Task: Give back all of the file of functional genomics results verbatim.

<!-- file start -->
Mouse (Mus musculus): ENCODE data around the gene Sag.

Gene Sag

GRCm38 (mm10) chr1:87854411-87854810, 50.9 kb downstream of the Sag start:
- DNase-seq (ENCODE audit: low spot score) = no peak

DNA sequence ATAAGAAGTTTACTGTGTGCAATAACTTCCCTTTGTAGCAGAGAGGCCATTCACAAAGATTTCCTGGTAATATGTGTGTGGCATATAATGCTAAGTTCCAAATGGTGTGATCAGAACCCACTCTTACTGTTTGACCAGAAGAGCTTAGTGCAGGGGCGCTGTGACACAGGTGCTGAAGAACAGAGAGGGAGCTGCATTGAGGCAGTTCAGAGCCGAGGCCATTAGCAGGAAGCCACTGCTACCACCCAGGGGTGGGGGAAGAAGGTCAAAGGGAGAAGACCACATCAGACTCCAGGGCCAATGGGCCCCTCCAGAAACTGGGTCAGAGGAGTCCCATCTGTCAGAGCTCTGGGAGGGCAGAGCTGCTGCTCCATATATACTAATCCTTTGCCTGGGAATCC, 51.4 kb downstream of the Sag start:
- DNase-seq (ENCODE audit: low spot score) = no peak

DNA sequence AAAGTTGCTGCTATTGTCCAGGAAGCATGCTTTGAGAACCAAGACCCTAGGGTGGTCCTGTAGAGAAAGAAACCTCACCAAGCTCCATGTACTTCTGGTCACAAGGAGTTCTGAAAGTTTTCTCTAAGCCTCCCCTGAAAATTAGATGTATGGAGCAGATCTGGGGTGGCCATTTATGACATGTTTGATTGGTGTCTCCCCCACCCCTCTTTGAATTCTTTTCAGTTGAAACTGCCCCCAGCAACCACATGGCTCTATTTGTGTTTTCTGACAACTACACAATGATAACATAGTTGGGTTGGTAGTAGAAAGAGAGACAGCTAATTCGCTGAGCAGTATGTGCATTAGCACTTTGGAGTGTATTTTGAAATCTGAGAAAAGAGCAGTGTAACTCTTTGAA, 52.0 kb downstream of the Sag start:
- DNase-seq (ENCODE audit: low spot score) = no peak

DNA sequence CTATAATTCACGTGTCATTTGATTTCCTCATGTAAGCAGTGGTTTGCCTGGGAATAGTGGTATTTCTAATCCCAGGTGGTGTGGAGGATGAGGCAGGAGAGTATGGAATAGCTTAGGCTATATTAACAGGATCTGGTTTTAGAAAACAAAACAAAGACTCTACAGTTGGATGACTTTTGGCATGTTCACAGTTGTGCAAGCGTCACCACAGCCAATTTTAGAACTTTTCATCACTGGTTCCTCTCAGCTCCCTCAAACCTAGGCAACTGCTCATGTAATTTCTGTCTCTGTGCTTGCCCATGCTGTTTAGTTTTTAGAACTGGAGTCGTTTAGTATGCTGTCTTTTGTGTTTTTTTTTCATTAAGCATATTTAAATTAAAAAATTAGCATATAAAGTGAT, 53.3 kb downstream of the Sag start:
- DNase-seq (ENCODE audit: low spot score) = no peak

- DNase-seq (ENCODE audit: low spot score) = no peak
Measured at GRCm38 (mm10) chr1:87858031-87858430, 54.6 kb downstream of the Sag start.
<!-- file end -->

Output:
Mouse (Mus musculus): ENCODE data around the gene Sag.

Gene Sag

GRCm38 (mm10) chr1:87854411-87854810, 50.9 kb downstream of the Sag start:
- DNase-seq (ENCODE audit: low spot score) = no peak

DNA sequence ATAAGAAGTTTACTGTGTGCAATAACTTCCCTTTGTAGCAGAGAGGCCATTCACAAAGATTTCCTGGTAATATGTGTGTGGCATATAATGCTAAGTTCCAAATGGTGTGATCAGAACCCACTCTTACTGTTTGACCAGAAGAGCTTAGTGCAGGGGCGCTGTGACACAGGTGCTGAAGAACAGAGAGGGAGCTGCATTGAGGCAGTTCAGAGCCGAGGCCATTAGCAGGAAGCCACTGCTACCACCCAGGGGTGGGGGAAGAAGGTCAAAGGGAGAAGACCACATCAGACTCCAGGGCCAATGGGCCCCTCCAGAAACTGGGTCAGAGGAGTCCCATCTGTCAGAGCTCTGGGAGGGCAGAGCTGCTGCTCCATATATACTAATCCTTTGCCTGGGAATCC, 51.4 kb downstream of the Sag start:
- DNase-seq (ENCODE audit: low spot score) = no peak

DNA sequence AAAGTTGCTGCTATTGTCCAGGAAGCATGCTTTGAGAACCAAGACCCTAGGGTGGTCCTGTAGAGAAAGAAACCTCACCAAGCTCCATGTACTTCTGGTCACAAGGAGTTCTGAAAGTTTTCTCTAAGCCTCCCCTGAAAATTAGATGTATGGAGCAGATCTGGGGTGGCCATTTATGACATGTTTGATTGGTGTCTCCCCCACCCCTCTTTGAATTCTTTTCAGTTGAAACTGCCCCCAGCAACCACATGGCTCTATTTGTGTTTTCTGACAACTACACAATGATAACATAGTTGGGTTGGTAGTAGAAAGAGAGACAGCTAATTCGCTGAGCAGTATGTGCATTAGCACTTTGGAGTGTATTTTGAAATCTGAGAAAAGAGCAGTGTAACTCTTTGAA, 52.0 kb downstream of the Sag start:
- DNase-seq (ENCODE audit: low spot score) = no peak

DNA sequence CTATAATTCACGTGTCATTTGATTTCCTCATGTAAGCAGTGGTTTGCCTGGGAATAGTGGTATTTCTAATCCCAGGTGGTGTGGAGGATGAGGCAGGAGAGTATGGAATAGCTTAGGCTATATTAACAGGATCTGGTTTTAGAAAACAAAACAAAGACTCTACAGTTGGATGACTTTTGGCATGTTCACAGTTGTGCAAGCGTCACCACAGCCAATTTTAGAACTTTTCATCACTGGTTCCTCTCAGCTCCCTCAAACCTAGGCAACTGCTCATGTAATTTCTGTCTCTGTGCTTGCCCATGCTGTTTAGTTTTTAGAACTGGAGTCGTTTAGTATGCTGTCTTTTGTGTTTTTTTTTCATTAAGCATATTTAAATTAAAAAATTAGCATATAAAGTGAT, 53.3 kb downstream of the Sag start:
- DNase-seq (ENCODE audit: low spot score) = no peak

- DNase-seq (ENCODE audit: low spot score) = no peak
Measured at GRCm38 (mm10) chr1:87858031-87858430, 54.6 kb downstream of the Sag start.